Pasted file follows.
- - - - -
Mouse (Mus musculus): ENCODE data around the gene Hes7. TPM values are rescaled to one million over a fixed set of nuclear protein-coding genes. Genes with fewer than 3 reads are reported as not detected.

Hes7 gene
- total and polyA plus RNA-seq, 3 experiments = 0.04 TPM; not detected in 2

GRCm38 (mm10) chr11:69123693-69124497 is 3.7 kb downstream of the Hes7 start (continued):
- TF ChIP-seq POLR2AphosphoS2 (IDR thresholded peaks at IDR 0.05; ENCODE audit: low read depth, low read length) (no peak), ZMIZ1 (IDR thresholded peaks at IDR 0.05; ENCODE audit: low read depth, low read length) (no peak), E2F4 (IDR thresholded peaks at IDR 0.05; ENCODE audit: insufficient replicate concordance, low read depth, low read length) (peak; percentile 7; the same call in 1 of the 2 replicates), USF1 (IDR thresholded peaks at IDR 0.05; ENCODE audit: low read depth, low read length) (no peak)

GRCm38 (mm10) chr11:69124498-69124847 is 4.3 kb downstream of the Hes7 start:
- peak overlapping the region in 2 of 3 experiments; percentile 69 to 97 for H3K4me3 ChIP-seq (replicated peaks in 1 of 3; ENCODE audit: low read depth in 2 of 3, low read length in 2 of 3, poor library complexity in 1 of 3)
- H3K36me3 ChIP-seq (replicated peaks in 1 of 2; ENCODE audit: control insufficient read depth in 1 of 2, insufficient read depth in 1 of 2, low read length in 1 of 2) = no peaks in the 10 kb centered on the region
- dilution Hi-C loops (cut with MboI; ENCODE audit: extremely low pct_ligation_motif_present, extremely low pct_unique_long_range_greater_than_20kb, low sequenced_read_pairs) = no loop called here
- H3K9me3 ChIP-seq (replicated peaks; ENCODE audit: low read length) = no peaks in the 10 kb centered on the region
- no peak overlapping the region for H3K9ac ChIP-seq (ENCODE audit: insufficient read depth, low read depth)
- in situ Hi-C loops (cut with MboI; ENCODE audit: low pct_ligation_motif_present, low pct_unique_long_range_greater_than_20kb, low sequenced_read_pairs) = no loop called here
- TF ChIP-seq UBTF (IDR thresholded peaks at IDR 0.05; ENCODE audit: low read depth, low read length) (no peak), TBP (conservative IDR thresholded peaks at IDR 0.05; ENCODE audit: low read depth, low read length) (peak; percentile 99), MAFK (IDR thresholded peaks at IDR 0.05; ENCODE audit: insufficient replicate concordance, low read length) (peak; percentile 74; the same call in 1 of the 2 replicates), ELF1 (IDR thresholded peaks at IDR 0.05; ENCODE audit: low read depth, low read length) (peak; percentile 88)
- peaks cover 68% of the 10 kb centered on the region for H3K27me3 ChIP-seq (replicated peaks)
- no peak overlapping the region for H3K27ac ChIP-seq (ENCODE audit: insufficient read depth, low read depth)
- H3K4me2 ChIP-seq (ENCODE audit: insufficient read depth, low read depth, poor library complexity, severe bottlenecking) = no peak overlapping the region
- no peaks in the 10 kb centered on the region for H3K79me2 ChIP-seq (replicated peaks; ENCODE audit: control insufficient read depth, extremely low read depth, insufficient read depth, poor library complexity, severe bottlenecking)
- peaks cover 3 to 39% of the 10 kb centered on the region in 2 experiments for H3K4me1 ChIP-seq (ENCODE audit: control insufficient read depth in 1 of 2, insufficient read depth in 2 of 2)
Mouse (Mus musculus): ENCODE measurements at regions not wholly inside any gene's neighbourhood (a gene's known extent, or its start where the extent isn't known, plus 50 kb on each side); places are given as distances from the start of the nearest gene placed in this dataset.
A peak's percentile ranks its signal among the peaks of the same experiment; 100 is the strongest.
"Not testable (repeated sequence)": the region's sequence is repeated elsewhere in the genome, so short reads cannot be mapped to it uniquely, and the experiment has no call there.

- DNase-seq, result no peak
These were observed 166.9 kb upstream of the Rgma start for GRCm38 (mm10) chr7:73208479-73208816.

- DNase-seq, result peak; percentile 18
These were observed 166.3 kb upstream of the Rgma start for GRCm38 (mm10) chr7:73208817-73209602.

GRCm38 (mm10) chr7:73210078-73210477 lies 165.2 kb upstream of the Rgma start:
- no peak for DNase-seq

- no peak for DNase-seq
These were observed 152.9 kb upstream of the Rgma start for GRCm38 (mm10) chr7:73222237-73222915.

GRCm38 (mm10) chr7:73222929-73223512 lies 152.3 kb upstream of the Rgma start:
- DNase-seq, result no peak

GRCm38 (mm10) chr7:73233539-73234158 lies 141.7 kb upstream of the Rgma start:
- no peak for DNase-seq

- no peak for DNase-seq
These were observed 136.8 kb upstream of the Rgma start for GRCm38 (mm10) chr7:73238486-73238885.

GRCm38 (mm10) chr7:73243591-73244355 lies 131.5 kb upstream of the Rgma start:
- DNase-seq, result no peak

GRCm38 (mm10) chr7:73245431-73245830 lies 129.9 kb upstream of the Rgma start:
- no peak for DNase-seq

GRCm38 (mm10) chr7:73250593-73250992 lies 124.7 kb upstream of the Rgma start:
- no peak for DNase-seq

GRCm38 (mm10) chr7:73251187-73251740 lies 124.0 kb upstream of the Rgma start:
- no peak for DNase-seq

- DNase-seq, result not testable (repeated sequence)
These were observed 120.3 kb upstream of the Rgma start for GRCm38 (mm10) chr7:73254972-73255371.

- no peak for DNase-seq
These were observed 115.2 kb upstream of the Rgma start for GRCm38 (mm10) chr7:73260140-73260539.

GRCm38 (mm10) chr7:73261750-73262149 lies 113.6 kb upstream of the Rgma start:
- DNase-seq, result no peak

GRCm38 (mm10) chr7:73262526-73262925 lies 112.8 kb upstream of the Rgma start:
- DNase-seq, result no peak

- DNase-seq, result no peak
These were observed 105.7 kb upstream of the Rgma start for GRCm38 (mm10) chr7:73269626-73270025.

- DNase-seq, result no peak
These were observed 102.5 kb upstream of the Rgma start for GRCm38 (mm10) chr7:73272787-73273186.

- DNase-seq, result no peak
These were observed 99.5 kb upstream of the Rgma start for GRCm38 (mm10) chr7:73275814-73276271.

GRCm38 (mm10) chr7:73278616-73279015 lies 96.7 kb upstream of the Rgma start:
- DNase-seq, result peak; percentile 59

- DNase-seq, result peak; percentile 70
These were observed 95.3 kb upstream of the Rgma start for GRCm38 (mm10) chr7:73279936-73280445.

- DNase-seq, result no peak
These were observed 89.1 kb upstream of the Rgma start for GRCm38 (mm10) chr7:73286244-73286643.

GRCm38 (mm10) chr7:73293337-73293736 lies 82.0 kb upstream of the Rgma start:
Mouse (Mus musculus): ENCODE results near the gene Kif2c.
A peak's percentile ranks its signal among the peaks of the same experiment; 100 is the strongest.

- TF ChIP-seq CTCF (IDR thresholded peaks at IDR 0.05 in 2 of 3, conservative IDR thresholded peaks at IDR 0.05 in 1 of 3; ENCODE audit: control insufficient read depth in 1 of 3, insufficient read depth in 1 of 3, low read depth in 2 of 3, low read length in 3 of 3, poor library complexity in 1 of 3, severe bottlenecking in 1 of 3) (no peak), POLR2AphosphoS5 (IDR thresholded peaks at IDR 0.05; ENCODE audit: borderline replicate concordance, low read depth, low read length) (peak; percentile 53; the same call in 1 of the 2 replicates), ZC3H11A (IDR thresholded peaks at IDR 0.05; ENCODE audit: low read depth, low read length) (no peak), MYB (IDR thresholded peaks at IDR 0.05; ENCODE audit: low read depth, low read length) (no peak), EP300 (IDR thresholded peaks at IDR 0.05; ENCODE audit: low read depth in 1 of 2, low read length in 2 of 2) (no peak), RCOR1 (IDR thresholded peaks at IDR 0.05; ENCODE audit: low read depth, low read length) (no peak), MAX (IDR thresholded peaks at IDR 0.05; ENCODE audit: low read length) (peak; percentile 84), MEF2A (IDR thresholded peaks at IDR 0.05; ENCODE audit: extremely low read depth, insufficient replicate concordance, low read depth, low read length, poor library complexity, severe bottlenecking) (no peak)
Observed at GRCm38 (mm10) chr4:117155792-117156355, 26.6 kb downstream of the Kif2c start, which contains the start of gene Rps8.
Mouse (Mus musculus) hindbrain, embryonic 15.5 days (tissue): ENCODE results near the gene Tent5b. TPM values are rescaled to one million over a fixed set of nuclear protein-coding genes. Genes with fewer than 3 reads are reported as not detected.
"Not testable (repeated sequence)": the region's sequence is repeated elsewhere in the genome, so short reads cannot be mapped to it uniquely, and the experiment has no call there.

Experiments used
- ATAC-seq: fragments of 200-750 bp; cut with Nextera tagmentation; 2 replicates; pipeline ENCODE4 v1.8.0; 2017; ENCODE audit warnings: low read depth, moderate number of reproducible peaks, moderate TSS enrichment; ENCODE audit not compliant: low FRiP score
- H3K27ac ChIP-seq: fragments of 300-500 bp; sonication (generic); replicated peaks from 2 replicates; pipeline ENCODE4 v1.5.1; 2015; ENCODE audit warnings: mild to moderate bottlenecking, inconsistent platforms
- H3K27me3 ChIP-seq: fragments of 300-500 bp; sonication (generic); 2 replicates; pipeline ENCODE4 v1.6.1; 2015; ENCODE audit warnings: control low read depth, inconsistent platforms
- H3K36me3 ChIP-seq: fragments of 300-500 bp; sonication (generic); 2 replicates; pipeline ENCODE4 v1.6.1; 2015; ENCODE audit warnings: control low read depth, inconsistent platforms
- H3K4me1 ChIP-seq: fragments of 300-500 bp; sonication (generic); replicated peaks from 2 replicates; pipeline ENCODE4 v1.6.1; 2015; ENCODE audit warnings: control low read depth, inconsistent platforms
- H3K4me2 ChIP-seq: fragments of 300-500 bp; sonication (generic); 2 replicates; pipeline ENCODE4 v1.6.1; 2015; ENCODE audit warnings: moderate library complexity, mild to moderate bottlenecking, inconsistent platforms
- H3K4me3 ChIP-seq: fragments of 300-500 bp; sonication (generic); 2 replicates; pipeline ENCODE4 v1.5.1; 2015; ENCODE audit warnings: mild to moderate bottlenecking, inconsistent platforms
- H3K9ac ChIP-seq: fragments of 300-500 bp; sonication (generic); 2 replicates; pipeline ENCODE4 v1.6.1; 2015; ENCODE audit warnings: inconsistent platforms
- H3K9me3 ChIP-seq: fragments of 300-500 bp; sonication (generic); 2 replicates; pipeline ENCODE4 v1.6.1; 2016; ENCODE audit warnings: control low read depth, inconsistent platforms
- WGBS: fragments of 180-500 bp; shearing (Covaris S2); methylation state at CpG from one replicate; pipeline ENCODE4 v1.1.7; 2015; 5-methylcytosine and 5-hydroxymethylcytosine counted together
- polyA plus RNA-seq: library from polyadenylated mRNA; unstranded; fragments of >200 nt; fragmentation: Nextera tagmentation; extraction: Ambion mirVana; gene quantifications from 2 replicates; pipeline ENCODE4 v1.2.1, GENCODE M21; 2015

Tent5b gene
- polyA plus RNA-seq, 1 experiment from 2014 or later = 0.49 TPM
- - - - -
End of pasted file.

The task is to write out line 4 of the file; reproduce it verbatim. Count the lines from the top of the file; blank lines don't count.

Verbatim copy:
GRCm38 (mm10) chr11:69123693-69124497 is 3.7 kb downstream of the Hes7 start (continued):